The following description oversimplifies the federal statutory and regulatory scheme for drug premarketing approval, but is sufficient for purposes of the current discussion.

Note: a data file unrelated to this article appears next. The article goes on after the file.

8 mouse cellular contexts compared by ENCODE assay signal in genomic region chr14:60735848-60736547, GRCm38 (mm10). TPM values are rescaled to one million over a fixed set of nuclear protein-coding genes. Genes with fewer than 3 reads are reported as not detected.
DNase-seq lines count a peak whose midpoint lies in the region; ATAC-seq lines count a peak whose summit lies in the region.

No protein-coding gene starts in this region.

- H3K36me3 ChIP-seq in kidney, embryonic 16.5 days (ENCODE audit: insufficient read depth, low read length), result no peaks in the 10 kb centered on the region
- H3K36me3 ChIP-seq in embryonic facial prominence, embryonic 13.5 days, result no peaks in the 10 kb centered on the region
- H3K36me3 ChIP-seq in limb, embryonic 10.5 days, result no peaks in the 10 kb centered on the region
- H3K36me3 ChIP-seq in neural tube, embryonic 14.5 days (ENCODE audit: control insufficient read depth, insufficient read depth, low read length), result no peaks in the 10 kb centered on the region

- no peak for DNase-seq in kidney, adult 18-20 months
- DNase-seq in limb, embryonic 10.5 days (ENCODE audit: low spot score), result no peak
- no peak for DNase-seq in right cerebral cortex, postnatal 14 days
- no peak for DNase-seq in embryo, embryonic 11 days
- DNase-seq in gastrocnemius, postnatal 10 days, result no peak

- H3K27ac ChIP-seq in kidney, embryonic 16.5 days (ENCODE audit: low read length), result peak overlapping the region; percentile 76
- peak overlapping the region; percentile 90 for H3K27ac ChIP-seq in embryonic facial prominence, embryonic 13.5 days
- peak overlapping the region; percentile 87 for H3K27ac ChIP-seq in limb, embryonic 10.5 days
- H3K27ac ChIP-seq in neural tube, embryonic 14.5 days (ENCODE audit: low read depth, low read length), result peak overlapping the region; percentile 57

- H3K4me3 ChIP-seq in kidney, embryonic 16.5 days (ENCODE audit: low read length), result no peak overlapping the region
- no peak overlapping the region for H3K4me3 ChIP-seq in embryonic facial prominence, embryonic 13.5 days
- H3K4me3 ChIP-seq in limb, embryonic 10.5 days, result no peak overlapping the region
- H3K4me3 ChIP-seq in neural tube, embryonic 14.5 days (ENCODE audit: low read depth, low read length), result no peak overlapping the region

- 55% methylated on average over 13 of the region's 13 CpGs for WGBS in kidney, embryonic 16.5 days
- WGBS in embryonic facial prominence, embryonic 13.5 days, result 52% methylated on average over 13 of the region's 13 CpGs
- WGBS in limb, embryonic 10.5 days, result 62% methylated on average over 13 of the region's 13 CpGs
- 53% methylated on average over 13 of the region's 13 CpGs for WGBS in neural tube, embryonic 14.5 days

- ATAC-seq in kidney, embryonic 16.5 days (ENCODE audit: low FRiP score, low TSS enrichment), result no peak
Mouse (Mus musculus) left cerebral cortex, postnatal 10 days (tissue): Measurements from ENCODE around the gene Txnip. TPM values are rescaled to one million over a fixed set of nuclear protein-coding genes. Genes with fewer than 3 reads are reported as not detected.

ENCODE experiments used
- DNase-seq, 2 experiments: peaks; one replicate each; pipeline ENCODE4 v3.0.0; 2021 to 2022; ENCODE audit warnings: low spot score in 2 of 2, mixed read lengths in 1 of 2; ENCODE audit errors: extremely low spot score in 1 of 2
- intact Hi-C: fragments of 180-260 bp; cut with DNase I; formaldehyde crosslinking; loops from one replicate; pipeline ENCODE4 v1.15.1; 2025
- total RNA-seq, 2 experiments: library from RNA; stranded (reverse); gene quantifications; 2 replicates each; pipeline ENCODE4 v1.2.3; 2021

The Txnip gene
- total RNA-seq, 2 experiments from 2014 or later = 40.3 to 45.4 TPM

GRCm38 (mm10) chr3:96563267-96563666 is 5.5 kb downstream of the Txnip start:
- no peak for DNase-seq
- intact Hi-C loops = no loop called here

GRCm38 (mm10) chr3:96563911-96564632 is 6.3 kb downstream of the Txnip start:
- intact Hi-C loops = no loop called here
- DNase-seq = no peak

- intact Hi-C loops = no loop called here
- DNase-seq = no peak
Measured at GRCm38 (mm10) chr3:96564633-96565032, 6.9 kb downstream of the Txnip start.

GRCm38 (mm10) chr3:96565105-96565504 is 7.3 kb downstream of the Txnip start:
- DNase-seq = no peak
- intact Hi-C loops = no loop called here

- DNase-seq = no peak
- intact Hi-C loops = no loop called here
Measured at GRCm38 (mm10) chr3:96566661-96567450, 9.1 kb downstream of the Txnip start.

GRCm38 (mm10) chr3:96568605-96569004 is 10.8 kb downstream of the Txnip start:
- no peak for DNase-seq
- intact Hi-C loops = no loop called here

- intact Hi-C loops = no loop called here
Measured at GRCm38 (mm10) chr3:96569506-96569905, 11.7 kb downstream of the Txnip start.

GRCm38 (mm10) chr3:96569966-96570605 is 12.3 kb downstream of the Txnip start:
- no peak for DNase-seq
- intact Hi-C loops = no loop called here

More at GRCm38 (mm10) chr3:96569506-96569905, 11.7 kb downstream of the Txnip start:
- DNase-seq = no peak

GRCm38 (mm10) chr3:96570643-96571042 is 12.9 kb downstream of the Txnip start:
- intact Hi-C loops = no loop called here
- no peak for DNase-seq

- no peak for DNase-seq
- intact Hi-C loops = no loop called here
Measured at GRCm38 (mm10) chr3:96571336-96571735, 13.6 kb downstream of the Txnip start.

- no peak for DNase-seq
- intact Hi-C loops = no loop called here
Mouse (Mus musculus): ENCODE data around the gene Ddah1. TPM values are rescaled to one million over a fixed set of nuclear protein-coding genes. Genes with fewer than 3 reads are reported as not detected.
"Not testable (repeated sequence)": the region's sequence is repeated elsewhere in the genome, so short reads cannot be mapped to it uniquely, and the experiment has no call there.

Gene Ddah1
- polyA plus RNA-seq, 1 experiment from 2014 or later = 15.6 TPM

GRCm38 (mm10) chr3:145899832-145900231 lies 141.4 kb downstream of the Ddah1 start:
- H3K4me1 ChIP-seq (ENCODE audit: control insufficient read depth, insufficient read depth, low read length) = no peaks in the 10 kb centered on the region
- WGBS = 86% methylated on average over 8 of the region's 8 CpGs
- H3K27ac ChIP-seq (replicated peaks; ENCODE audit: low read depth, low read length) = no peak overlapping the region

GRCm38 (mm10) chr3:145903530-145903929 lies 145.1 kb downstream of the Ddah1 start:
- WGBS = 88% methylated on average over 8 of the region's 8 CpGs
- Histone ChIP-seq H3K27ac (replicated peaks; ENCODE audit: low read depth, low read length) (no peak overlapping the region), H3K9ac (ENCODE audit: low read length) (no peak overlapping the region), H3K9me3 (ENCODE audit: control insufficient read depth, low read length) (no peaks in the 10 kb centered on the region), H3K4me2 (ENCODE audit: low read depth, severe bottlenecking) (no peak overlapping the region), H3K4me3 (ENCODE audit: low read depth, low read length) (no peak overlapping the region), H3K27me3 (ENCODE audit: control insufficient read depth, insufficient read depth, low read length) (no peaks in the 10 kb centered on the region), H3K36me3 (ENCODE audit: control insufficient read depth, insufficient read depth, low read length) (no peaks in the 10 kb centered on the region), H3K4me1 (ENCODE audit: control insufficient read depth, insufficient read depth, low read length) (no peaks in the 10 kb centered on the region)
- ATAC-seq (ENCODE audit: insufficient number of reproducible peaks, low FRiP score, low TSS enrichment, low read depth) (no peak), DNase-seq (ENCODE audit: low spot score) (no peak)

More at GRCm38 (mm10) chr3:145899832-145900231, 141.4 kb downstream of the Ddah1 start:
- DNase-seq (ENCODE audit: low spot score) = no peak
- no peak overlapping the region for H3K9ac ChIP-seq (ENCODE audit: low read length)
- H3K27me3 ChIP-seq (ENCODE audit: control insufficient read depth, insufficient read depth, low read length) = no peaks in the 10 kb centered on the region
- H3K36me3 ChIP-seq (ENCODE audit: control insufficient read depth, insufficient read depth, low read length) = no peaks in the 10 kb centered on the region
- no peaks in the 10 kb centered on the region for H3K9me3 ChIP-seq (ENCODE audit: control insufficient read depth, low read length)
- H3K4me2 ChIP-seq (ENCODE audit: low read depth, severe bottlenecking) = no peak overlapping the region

The Food, Drug and Cosmetics Act requires that manufacturers obtain regulatory approval for drugs prior to marketing them. 21 U.S.C.A. § 355(a) (West Supp. 1994). For drugs that have never before been marketed, the approval process requires submission of a new drug application ("NDA"), which in turn mandates costly and time-consuming studies of the drug's safety and effectiveness. See 21 U.S.C.A. § 355(b)(1) (West Supp. 1994). As a result of the Drug Price Competition and Patent Term Restoration Act of 1984, Pub.L. No. 98-417, 98 Stat. 1585, generic drugs can now gain approval pursuant to an abbreviated new drug application ("ANDA"), which permits the applicant to provide data demonstrating that the generic drug is the same as a previously approved drug in terms of its suggested usage, active ingredients, method of administration, dosage, strength, and bioequivalence in lieu of the studies necessary for an initial NDA. 21 U.S.C.A. § 355(j)(2)(A) (West Supp. 1994). Thus, a manufacturer is not required to perform safety and effectiveness studies if it can prove its drug is equivalent to a previously approved drug for which such testing has already been performed. The generic manufacturer must use the same labeling as the previously approved equivalent drug. 21 U.S.C.A. § 355(j)(2)(A)(v) (West Supp. 1994). However, manufacturers of generic drugs approved pursuant to ADNAs may alter a drug's labeling "[t]o add or strengthen a contraindication, warning, precaution or adverse reaction" or "[t]o delete false, misleading or unsupported indications for use or claims for effectiveness" without prior FDA approval. 21 C.F.R. §§ 314.70(c)(2), 314.97 (1993).